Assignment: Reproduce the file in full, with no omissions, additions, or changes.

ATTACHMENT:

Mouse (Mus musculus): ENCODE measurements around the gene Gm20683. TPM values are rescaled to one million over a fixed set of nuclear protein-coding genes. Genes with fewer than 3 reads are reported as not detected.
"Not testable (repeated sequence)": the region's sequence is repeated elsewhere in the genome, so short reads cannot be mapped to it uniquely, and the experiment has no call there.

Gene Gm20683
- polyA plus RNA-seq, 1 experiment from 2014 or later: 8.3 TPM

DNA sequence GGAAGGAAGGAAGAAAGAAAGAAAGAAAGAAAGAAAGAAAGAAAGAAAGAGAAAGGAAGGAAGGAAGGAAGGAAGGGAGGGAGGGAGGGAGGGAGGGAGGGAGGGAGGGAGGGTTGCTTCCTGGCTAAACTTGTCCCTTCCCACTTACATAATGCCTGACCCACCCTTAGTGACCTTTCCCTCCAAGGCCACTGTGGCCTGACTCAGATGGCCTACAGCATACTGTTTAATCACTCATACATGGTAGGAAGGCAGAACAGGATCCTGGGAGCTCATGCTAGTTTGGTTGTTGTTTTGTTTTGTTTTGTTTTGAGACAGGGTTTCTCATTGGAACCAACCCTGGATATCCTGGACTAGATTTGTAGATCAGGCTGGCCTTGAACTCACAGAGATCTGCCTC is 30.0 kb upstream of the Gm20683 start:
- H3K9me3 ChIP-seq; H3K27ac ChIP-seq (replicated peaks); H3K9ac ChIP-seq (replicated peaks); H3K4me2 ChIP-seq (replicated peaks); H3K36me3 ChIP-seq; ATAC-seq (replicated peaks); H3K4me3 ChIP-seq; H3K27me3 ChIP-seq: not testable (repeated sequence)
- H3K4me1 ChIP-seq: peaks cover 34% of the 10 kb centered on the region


Mouse (Mus musculus): ENCODE measurements around the gene Gm20683. TPM values are rescaled to one million over a fixed set of nuclear protein-coding genes. Genes with fewer than 3 reads are reported as not detected.
"Not testable (repeated sequence)": the region's sequence is repeated elsewhere in the genome, so short reads cannot be mapped to it uniquely, and the experiment has no call there.

Gene Gm20683
- polyA plus RNA-seq, 1 experiment from 2014 or later: 8.3 TPM

DNA sequence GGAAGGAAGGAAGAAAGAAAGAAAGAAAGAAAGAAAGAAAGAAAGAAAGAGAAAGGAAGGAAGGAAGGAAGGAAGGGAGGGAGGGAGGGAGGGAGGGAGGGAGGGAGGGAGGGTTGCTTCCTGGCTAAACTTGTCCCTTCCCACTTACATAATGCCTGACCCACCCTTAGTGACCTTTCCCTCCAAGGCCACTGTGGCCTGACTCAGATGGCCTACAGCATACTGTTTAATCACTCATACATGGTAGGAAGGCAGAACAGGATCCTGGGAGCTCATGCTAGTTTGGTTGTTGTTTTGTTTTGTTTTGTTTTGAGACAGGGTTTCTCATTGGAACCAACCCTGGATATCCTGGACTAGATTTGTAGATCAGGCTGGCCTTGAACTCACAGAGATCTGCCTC is 30.0 kb upstream of the Gm20683 start:
- H3K9me3 ChIP-seq; H3K27ac ChIP-seq (replicated peaks); H3K9ac ChIP-seq (replicated peaks); H3K4me2 ChIP-seq (replicated peaks); H3K36me3 ChIP-seq; ATAC-seq (replicated peaks); H3K4me3 ChIP-seq; H3K27me3 ChIP-seq: not testable (repeated sequence)
- H3K4me1 ChIP-seq: peaks cover 34% of the 10 kb centered on the region